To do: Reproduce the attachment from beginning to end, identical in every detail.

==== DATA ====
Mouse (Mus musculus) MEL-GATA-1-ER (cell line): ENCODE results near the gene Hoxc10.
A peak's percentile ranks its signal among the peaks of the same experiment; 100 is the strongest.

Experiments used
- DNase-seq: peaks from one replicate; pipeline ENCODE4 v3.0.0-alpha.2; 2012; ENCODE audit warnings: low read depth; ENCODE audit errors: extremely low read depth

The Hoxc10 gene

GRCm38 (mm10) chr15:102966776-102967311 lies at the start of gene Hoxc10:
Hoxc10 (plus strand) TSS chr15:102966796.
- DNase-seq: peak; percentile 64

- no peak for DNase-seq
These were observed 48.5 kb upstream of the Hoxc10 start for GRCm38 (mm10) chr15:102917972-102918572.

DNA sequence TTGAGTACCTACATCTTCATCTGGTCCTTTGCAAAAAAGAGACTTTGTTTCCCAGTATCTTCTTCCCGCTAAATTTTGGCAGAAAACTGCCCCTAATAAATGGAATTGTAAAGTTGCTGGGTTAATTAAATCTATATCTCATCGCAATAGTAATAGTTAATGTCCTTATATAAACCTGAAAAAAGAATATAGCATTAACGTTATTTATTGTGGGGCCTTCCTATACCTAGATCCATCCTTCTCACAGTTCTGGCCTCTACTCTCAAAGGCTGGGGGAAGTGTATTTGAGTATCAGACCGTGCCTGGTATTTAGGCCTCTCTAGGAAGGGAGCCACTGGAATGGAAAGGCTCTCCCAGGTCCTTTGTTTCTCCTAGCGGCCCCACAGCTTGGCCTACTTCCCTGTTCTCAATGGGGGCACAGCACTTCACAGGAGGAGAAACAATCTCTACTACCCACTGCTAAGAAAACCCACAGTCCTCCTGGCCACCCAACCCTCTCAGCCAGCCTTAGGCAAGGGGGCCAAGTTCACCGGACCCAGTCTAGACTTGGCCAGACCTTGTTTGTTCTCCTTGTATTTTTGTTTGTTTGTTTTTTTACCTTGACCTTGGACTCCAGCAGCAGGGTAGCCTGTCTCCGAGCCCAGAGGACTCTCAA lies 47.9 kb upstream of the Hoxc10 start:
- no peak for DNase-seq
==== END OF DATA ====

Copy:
Mouse (Mus musculus) MEL-GATA-1-ER (cell line): ENCODE results near the gene Hoxc10.
A peak's percentile ranks its signal among the peaks of the same experiment; 100 is the strongest.

Experiments used
- DNase-seq: peaks from one replicate; pipeline ENCODE4 v3.0.0-alpha.2; 2012; ENCODE audit warnings: low read depth; ENCODE audit errors: extremely low read depth

The Hoxc10 gene

GRCm38 (mm10) chr15:102966776-102967311 lies at the start of gene Hoxc10:
Hoxc10 (plus strand) TSS chr15:102966796.
- DNase-seq: peak; percentile 64

- no peak for DNase-seq
These were observed 48.5 kb upstream of the Hoxc10 start for GRCm38 (mm10) chr15:102917972-102918572.

DNA sequence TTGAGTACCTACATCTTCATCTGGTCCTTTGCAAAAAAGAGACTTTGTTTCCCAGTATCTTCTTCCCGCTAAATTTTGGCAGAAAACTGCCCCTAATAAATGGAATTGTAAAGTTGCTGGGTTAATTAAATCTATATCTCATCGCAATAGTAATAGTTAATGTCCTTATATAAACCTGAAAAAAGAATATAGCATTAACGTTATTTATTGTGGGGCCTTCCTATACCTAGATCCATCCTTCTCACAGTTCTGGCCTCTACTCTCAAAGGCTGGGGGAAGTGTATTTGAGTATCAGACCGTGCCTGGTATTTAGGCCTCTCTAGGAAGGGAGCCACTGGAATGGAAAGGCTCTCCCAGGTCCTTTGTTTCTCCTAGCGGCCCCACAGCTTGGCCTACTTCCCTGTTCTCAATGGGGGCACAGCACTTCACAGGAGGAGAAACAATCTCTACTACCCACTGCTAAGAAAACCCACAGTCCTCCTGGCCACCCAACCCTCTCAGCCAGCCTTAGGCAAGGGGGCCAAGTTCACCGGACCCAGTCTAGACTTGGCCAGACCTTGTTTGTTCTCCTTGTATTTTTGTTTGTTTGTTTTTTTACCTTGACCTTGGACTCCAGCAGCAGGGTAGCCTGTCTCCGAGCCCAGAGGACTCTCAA lies 47.9 kb upstream of the Hoxc10 start:
- no peak for DNase-seq